And with that she held out the torn parcel. Frank knew that Callie, who was a generous and good-hearted girl, had been in the habit of taking little delicacies to a widow, Mrs. Wills, who lived just on the outskirts of Bayport.

Now he saw that the parcel had been smashed so that only one glass of jelly and a few of the cakes had been left intact.

"What man, Callie?" he asked. "What happened?"

"He ran right over my parcel!" Just then Callie spied Chet Morton, and she pouted at him. "He was a friend of yours, too, Chet Morton, for he was driving your car!"

"My car!" gasped Chet.

"Your yellow roadster. He came driving along this road at such a terrible speed that I was frightened and I dropped my parcel. Then he ran right over it."

"Why, Callie, that's just the fellow we've been looking for!" said Frank quickly. "Chet's car has been stolen!"

"Well, whoever stole it, came by here not ten minutes ago," said the girl. "And he's a madman—by the way he was driving."

"Why, we're right on his trail then!" declared Frank. "He must have gone into Bayport."

"He was heading that way," Callie told them. "But at the rate he was going, you'll have a hard time catching him. Oh, Chet, I'm so sorry your car was stolen."

"Don't worry. We'll get it back," replied Chet grimly.

"Are you going back home, Callie?" asked Frank.

"No, I'm going on up to Mrs. Wills' place. You needn't bother to drive me up. It's only a few yards farther on. I know you're anxious to chase that awful man."

"We'll chase him, all right!" declared Frank, as the motorcycles roared.

They bade good-bye to the girl and sped on their way into Bayport, leaving Callie to continue her journey to the home of Mrs. Wills, with the remains of the cakes and jelly over which she had spent so much time and care.

They sped down the main street of Bayport and headed directly to the police station, where they intended to report the theft of Chet's car and a description of the thief, assuming him to be the red-headed man who had so nearly run down Frank and Joe on the shore road.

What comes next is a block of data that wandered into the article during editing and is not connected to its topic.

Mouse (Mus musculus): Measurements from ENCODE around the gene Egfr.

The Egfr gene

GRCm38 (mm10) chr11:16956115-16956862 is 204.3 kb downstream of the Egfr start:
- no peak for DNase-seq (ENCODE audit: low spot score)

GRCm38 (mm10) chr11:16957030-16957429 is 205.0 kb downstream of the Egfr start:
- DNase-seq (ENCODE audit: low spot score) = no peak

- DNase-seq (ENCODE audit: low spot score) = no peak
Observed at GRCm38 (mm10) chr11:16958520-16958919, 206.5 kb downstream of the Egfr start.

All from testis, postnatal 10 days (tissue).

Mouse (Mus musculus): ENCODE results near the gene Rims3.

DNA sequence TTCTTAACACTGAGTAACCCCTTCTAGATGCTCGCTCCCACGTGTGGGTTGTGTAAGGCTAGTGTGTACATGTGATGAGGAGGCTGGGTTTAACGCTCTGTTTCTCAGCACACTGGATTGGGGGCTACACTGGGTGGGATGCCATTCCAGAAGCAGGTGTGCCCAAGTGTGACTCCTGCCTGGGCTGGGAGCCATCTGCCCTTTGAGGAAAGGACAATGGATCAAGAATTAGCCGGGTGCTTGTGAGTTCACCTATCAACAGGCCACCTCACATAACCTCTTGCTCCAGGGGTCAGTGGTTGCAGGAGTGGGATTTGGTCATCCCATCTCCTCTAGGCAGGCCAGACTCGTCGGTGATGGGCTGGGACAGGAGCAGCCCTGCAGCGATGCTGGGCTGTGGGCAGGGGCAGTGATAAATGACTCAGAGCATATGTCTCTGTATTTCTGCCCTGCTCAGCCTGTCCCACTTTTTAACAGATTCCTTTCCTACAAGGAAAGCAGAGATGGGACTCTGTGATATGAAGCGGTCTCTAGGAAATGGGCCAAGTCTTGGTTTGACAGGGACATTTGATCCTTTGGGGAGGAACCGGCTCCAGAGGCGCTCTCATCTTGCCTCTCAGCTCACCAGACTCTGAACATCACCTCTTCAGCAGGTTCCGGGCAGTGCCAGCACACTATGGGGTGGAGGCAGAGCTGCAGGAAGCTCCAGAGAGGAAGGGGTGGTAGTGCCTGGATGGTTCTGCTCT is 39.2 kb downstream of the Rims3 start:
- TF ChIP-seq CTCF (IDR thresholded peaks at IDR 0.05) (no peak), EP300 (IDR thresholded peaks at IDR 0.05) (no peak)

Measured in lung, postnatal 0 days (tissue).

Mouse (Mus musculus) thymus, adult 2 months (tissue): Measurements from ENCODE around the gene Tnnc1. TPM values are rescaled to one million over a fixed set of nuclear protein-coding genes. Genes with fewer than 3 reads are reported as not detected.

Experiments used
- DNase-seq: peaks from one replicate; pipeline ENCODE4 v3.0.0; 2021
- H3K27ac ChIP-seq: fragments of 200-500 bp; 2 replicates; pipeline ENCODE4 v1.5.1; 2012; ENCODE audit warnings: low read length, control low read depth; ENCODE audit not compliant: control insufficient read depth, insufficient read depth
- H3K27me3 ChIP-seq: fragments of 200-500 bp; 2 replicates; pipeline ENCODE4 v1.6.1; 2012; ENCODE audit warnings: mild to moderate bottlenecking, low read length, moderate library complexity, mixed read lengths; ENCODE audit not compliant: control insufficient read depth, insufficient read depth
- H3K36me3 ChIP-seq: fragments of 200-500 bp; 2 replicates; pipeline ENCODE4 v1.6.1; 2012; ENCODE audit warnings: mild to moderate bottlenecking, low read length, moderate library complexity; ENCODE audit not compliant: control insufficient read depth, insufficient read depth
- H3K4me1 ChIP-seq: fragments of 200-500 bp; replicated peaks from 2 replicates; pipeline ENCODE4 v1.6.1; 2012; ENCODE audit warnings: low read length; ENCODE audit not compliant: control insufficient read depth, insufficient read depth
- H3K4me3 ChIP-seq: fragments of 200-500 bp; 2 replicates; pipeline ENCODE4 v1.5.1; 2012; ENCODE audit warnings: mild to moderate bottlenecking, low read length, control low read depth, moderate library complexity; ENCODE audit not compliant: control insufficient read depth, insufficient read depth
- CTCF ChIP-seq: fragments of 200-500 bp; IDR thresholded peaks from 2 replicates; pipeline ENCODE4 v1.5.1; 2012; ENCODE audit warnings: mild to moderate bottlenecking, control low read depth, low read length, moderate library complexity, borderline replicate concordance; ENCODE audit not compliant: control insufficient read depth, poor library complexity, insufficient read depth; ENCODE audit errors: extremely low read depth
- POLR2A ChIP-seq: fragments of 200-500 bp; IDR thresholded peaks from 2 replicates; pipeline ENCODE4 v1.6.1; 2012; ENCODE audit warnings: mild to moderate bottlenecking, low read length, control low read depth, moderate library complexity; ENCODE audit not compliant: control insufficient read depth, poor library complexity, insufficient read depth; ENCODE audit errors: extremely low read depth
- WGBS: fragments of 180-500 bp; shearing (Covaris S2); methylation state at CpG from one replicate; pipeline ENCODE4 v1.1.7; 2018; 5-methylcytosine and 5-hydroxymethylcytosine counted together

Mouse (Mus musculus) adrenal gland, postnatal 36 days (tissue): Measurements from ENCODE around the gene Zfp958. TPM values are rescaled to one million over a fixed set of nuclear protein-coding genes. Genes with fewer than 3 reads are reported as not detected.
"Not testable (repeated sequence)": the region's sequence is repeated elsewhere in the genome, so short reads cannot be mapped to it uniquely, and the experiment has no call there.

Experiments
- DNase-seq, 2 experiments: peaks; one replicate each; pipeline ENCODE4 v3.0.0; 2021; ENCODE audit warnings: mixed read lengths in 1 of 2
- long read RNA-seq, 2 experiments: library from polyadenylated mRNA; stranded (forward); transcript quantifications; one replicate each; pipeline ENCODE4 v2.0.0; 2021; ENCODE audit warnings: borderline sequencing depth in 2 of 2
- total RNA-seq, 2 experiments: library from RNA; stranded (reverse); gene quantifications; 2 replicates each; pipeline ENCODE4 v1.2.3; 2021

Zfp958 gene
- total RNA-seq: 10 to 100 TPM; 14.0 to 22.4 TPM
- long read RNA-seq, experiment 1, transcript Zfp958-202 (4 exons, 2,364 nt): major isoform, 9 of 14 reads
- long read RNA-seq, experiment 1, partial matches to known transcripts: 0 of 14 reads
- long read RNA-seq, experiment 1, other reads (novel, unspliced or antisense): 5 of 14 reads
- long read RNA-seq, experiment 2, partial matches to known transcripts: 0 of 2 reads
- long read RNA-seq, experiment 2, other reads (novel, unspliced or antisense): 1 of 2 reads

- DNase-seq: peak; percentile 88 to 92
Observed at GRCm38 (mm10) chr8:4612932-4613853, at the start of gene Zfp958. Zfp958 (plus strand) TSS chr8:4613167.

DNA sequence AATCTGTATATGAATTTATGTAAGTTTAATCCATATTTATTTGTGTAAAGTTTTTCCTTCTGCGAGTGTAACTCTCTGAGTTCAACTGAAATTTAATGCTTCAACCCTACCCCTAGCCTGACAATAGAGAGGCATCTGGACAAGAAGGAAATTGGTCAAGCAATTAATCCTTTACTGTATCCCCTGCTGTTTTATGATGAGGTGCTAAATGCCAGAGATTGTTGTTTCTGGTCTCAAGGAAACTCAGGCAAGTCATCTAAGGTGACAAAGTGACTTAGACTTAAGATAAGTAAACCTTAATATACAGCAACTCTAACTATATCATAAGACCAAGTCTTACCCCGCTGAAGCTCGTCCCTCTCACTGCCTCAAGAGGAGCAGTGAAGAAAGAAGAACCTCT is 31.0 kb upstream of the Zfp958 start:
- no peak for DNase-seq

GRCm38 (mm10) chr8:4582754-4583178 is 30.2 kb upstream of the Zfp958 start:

But when they reached the police station a further surprise was in wait for them.


The Hold-Up

Chief Ezra Collig, of the Bayport police force, was a burly, red-faced individual, much given to telling long-winded stories.

Usually, Collig was to be found reclining in a swivel chair in his office, with his feet on the desk, reading the comic papers or polishing up his numerous badges, but this day something had happened to shake him out of his customary calm.

When the boys went into his office they found the chief painfully writing in a huge notebook and confronted by three excited figures. One of these was Ike Harrity, the old ticket seller at the city steamboat office. The others were Detective Smuff, of the police force, and Policeman Con Riley, both trying their best to look important and composed.

Ike Harrity was frankly frightened. It was plain that something very much out of the ordinary had happened. Harrity was a timid and inoffensive old chap who had perched on a high stool behind the wicket at the steamboat office day in and day out for as many years as any one in Bayport could remember.

"I was just countin' up the mornin's receipts," he was saying, in a frightened and high-pitched voice, "when in comes this fellow and he sticks a revolver in front of my nose—"

"Just a minute," interrupted the chief grandly, as the boys entered. He dipped his pen in the inkwell and poised it in the air, as he peered at the lads over his spectacles.

"What are you boys doing here? Can't you see we're busy?"

"I came to report a theft," said Chet Morton. "My roadster has been stolen."

"Why, it was a roadster this fellow drove up to my office in!" cried Ike Harrity. "A yellow roadster."

"Ha!" said Detective Smuff. "A clue!" He immediately fished a notebook out of his pocket and began rummaging around for a pencil.

"Never mind, Detective Smuff," observed the chief heavily. "I'll take any notes that are needed."

Detective Smuff, duly squelched, put back his notebook in confusion.

"What fellow?" Frank asked. "Who drove up to your office in a yellow roadster?"

"The hold-up man," declared Harrity. "I was held up this morning. A fellow tried to steal the steamboat money on me."

"Now just a minute. Just a minute!" demanded the chief. "Let me say a word here. The situation is this. A man drove up to the steamboat office a little while ago and tried to hold up Mr. Harrity. But a passenger happened to come into the office just then and the fellow got frightened and ran away. Is that right?"

"That's right," said Harrity.

"I'll make a note of it," said the chief, suiting the action to the word. When he had scribbled industriously for some time he raised the pen again and pointed it at Chet.

"Now you," he observed, "say that somebody stole a yellow roadster on you this morning."

"Yes, sir! From our farm. He was seen driving into Bayport just a little while ago."